The Keys to Developing Japanese Personnel to Operate in a Globalizing Society
Tomikazu Hiraga, Ph.D.
Professor of International Competitive Strategy, Niigata University
Executive Research Fellow & General Manager for Asia, NLI Research Institute
With Japanese society continuing to globalize while dealing with an inverting age pyramid, what are the key issues in terms of developing Japanese personnel who can make a contribution in the business world in particular?
With Japanese companies increasingly operating on a global basis and more inbound business opportunities—investment and tourism, for example—also presenting, it is becoming more important than ever to train, secure and utilize “global” personnel, both Japanese and otherwise, to drive these operations.
In my April 24, 2017 article entitled “A New Japanese-style Business Management Model that Utilizes the Diverse Abilities and Individualities of a Multinational Work Force,” I focused on the use of a highly-skilled multinational work force as a way to address the personnel challenges presented by the globalization of Japanese companies.
Here I would like to identify those points which I regard as critical in terms of developing Japanese personnel who can operate in and contribute to society (and particularly the business world) as it deals with globalization and an inverted age pyramid.
1. Japanese personnel challenges presented by globalization
(1) Working abroad
Various surveys have pinpointed human resources as the most critical issue for Japanese companies in terms of promoting their further globalization, noting the following issues in particular in terms of developing and securing global Japanese personnel.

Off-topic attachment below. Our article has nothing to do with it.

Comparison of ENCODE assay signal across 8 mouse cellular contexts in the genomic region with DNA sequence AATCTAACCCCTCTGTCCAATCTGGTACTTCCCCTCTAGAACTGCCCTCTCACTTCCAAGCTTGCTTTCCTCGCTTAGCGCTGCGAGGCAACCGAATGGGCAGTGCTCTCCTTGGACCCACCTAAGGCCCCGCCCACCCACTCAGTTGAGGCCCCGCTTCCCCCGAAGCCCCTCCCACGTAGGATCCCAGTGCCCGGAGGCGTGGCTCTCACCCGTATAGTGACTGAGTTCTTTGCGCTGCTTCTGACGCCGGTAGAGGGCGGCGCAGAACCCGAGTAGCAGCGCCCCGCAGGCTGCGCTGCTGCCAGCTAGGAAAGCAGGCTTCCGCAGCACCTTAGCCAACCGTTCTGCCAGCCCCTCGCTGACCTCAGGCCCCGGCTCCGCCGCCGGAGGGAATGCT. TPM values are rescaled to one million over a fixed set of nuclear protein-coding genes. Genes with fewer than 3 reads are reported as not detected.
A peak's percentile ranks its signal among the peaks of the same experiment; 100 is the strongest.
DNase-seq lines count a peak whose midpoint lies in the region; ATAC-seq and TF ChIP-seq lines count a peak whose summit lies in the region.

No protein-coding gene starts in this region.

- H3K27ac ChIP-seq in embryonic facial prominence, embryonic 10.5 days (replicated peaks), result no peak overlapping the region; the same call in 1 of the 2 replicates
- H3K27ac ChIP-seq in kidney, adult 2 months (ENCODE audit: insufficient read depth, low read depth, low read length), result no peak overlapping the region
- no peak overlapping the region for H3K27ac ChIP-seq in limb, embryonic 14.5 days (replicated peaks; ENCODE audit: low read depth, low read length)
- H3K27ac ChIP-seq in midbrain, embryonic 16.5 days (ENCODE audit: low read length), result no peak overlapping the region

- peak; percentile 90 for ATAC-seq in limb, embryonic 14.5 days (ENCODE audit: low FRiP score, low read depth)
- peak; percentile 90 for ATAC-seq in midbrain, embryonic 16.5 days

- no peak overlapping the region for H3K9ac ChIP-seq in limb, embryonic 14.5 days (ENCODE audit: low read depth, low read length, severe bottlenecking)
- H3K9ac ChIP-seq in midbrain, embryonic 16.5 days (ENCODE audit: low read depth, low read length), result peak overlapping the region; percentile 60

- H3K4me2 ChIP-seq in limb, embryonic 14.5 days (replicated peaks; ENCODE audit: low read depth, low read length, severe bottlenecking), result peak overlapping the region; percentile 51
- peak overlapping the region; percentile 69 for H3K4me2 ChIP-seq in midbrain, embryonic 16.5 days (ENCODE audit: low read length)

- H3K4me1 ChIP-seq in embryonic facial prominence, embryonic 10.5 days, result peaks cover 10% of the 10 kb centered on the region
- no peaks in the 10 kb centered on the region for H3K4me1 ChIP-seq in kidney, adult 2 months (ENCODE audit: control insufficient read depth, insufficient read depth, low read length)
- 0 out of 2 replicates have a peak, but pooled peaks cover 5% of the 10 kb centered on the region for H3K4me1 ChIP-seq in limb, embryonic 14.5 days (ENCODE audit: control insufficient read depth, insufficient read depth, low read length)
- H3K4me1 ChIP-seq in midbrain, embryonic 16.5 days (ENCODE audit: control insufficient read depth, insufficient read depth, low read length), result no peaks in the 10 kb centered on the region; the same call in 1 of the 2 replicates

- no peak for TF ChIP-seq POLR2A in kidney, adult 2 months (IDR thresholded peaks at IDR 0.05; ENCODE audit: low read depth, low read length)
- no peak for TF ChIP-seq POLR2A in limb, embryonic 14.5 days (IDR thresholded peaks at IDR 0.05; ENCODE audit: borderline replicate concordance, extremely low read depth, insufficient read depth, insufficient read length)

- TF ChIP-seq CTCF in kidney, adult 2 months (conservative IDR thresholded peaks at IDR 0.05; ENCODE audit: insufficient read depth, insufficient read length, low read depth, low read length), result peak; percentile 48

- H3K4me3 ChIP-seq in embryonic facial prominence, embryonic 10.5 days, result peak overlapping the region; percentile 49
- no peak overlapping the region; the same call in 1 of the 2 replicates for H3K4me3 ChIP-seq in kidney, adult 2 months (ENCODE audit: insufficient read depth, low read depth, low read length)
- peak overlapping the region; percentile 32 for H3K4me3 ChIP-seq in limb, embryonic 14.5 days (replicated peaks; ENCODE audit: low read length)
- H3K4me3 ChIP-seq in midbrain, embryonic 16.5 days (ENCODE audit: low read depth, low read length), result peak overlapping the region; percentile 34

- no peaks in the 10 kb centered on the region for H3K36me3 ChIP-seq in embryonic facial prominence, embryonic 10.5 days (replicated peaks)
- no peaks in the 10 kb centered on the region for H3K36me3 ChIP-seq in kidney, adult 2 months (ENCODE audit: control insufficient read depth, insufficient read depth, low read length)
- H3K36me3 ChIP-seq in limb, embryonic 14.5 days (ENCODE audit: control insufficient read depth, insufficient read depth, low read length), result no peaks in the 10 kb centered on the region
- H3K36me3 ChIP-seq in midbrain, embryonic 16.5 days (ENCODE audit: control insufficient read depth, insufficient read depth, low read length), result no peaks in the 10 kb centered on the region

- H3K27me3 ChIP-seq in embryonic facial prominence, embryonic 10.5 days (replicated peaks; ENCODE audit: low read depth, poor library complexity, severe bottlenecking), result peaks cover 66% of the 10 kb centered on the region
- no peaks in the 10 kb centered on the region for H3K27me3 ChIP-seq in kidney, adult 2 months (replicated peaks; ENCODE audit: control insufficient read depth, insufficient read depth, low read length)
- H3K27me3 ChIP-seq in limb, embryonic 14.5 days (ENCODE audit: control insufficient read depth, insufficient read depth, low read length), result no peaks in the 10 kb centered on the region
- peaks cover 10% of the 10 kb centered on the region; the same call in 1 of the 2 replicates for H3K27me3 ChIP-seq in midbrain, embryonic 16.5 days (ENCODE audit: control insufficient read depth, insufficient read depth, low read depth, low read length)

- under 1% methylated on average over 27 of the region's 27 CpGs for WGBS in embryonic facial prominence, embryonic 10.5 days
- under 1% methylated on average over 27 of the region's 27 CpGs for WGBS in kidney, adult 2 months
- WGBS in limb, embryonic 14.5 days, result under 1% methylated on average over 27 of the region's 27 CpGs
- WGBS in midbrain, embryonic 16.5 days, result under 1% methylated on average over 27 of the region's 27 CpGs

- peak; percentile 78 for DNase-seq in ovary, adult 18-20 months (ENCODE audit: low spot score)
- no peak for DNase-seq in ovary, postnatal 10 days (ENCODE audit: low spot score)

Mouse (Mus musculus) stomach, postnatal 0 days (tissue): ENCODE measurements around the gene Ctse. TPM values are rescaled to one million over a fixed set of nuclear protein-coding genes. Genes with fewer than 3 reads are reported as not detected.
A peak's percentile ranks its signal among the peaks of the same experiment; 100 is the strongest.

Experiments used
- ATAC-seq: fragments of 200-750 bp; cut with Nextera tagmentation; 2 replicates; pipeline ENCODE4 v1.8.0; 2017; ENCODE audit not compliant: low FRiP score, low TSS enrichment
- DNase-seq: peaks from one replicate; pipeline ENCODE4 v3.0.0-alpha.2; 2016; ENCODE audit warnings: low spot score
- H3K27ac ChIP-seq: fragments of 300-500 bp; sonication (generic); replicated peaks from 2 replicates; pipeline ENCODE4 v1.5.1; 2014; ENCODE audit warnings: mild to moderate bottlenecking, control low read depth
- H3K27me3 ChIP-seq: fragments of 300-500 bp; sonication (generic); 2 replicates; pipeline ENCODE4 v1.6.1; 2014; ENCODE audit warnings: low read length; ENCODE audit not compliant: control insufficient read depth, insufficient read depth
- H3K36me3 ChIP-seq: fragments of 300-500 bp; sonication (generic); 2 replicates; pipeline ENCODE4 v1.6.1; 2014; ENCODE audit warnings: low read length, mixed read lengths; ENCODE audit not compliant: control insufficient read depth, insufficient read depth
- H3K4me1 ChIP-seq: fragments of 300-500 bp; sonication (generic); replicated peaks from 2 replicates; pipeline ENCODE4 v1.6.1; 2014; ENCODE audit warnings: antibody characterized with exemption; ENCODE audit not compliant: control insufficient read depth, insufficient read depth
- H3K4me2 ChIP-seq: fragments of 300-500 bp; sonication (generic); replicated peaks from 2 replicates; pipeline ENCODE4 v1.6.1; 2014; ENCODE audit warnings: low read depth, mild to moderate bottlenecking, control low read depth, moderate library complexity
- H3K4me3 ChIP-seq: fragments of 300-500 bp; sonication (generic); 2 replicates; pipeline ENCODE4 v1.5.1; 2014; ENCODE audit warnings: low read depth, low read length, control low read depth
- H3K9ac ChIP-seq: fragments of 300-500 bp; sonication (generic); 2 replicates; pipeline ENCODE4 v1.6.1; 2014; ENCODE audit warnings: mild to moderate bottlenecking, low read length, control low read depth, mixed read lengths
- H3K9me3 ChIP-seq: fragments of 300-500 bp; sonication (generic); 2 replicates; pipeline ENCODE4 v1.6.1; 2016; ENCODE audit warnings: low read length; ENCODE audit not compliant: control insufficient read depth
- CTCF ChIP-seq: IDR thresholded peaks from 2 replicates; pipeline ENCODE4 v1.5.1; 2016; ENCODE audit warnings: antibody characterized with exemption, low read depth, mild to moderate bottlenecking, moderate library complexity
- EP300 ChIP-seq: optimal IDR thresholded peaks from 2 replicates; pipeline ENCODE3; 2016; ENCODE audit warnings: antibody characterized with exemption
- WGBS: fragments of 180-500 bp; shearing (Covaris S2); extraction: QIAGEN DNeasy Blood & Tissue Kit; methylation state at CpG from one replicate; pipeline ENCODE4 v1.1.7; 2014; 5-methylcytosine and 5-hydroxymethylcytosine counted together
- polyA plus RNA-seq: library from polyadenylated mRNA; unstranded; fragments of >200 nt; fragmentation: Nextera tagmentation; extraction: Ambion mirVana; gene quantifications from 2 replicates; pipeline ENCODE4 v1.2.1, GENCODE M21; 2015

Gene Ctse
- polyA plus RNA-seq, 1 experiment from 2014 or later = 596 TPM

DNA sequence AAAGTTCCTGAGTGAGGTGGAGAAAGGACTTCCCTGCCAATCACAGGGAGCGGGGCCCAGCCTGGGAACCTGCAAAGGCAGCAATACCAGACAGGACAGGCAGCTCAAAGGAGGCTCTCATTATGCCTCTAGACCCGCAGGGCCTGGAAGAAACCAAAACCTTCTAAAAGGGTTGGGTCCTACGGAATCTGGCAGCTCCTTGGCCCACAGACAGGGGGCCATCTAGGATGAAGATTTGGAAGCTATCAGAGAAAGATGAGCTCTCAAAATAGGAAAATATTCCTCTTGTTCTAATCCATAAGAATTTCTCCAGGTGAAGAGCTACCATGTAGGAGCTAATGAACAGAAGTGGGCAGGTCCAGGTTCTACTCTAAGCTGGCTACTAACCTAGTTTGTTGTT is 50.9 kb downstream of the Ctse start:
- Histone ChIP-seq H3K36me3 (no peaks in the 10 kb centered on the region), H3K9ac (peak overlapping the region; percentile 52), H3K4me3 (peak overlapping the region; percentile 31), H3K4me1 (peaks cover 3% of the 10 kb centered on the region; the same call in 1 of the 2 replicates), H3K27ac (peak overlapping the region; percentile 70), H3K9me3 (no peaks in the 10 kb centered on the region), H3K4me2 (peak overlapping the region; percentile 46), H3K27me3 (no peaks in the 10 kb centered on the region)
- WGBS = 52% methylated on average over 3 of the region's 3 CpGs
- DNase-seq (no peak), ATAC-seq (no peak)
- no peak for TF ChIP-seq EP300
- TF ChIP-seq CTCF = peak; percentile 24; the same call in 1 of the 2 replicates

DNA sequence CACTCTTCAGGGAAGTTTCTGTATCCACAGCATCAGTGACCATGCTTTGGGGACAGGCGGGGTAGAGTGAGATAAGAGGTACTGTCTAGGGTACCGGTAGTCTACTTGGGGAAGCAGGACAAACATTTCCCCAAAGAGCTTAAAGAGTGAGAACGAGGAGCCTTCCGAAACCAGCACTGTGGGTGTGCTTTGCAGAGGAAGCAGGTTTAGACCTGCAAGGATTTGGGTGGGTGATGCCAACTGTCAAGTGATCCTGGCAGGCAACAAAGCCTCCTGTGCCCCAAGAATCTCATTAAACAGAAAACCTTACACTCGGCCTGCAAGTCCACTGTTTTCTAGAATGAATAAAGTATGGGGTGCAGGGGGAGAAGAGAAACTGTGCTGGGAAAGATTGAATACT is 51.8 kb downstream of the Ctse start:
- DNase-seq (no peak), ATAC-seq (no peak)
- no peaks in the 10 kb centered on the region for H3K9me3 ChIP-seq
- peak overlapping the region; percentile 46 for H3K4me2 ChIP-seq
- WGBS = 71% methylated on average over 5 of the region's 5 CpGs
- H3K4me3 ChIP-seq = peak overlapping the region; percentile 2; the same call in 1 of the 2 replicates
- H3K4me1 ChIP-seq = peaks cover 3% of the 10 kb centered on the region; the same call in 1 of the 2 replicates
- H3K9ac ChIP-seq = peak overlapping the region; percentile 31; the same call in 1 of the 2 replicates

(a) Firstly, the average age of Japanese personnel stationed abroad is apparently rising. According to a Japan Institute for Labour Policy and Training (JILPT) survey, where the average age in 1993 was 41.3 years old, by 2006 it had risen to 46.1, while subsequent surveys by other institutions reveal a similar trend.
Secondly, the ratio of Japanese personnel going off to overseas posts without their families is extremely high. Korea is completely the opposite, with employees keen to take their families with them as a chance to improve their children’s English ability as a future career advantage paid for and assisted by the company. As a result, more Koreans than Japanese can be found in India, Indonesia and many other regions around the world, where they have become a significant local presence.